CRUDEN, or Invercruden, a parish, in the district of Ellon, county of Aberdeen, 7 miles (S. S. W.) from Peterhead; containing, with the villages of Finnyfold or Whinnie-Fauld, Bullers-Buchan, and the Ward, 2349 inhabitants. This place was the scene of a memorable battle fought in the year 1005, upon a plain near the bay of Ardendraught, between Malcolm II. and the Danes under Canute, in which the latter, who had a castle in the neighbourhood, were totally defeated. The parish is situated on the shore of the German Ocean, and is eleven miles in length, and varies in breadth from four to seven miles, comprising mostly cultivated land. The sea forms the southern boundary, and the coast is marked by bold and lofty rocks of red granite, from the east end to Slains Castle, close to which is the Ward, a small fishing village affording occasionally a landing place for coal and lime. Beyond this, to Sand End, a distance of about two miles, stretches a fine sandy beach called the Bay of Cruden, from the south extremity of which runs a ridge of sunken rocks named the Scares of Cruden; and from this place the shore is exceedingly abrupt and majestic all along the south, the rocks consisting of black basalts. The climate is bleak; and when the wind is high the grandeur of the ocean is so striking that Dr. Johnson, who visited this spot in his celebrated tour, declared that Slains Castle was the place from which he should wish to behold a storm. Husbandry is on a respectable footing, great improvements having been made, especially in draining; and the farmers, who have in general commodious houses, live comfortably. The rateable annual value of the parish is £8792. Quarries of red granite were in operation some time since, and supplied a material for several of the London bridges; but they have all been closed. Very little wood is to be seen, and this is chiefly in the vicinity of Slains Castle, a remarkably strong edifice, built on the margin of the sea, and the residence for generations of the earls of Erroll. A carding and spinning mill was lately erected on the estate of Aquaharney, and is on a somewhat extensive scale: the thread manufactories formerly employing so many hands have become totally extinct. The parish, which has a post-office, is situated on the public road between Aberdeen and Peterhead, and to the latter place and Newburgh the produce is sent for sale, except that part of the cattle disposed of at various other markets. A small cattle-fair is held in April, and another in May; and some business is done in the sale of fish, a salmon-fishery being in operation near Ward, and there being stations at the other villages for the fish common to the coast. The parish is in the presbytery of Ellon and synod of Aberdeen, and in the patronage of the Earl of Erroll; the minister's stipend is £204, with a manse, and a glebe of six acres of arable land and pasturage ground. The church was built in 1776, and lately enlarged. A place of worship has been recently erected in connexion with the Free Church, and there is also an episcopal chapel. The parochial school affords instruction in the usual branches; the master has a salary of £26, with £18 fees, and also participates in the Dick bequest. A parochial library was established a few years since.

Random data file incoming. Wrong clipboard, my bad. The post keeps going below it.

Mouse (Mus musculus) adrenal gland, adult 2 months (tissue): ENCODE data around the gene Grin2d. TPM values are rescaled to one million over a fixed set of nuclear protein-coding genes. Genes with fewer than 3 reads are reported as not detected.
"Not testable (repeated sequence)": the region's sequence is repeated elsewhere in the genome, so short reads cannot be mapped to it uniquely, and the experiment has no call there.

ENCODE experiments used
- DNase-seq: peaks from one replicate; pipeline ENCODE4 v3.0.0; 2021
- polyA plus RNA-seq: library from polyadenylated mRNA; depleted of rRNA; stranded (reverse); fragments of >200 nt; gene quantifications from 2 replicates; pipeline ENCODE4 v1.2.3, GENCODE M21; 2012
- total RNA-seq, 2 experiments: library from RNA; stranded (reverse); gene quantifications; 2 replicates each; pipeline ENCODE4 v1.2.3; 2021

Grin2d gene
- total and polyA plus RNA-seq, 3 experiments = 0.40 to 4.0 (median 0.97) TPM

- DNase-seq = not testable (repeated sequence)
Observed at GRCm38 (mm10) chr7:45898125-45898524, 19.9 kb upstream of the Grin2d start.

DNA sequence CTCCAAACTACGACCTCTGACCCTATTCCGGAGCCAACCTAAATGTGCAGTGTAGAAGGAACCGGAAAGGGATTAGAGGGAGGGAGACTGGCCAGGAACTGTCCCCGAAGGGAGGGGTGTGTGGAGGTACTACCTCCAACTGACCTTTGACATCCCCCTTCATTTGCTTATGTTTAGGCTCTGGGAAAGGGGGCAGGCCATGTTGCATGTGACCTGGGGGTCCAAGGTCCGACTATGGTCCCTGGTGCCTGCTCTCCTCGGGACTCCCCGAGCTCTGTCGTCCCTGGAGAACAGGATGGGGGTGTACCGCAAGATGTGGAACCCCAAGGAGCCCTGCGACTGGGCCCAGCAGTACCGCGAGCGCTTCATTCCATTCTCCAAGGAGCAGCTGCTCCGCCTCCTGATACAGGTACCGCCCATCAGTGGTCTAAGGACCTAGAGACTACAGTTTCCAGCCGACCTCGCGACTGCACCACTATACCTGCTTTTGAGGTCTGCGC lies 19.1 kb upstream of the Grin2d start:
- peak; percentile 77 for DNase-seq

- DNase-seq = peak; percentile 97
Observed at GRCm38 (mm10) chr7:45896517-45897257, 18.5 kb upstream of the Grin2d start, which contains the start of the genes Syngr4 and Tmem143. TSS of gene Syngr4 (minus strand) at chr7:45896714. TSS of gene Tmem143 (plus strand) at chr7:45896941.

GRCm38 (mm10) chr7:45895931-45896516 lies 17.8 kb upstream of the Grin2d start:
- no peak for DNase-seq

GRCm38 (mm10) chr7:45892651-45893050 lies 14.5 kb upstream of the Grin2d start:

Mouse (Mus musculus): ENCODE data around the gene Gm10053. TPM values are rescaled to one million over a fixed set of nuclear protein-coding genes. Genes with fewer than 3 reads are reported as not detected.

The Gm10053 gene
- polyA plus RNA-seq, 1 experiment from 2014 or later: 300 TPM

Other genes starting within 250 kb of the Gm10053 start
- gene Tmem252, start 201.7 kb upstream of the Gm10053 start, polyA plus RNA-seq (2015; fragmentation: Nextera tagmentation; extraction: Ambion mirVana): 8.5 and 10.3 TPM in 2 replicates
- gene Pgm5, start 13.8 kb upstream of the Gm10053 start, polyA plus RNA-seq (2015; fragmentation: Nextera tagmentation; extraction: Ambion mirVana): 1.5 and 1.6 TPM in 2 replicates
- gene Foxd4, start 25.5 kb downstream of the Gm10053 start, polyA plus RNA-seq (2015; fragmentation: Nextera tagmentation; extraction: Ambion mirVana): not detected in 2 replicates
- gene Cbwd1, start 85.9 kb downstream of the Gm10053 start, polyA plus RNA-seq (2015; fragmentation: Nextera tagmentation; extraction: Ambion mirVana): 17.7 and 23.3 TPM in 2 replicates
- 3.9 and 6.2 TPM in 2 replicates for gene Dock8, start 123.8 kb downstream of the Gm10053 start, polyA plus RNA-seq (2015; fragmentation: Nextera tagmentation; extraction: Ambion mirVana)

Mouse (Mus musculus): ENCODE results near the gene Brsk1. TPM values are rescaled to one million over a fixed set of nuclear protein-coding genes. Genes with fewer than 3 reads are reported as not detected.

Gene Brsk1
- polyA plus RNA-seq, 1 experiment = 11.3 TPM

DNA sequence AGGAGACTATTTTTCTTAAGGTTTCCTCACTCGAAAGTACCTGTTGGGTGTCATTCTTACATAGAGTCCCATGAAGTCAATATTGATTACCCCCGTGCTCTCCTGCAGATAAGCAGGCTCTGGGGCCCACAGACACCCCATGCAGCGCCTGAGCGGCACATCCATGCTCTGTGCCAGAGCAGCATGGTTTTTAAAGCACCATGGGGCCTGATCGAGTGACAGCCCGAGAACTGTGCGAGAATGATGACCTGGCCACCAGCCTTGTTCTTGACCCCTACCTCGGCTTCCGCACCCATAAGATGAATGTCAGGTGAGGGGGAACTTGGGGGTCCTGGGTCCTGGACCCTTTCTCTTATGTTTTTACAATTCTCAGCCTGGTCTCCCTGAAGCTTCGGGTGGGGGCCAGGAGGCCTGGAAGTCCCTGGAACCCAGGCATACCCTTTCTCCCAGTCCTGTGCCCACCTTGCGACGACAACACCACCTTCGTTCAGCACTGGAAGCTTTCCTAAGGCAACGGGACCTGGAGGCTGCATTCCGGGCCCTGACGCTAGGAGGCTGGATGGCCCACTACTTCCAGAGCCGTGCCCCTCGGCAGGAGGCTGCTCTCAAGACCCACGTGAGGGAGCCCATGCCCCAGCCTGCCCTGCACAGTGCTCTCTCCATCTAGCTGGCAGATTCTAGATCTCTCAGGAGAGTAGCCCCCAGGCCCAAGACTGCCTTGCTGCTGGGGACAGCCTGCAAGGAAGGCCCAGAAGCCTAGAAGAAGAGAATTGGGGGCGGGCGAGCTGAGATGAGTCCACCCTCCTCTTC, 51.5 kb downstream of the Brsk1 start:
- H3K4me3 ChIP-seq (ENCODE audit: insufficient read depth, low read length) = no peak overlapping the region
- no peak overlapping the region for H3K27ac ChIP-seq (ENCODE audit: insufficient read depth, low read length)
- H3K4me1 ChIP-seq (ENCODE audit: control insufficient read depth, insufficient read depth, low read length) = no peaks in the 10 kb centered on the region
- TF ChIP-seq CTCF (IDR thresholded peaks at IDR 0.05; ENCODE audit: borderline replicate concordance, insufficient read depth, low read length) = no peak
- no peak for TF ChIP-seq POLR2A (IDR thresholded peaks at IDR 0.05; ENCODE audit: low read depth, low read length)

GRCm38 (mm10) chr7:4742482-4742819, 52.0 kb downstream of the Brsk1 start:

A Topographical dictionary of Scotland. . 1856.

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  • Cruden's Concordance — Alexander Cruden s Complete Concordance to the Holy Scriptures. First published 1737. The first entry, for example, abase appears in the King James Version of the Bible (KJV) four times; in the books of Job, Isaiah, Ezekiel, and Daniel. The… …   Wikipedia

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  • Cruden, Alexander — (1701–70)    Educator.    Cruden was born in Aberdeen. A strict Presbyterian, he was extremely dedicated to the study of the Bible. In 1737 he published his famous Concordance to the Old and New Testaments which has remained a standard work ever… …   Who’s Who in Christianity

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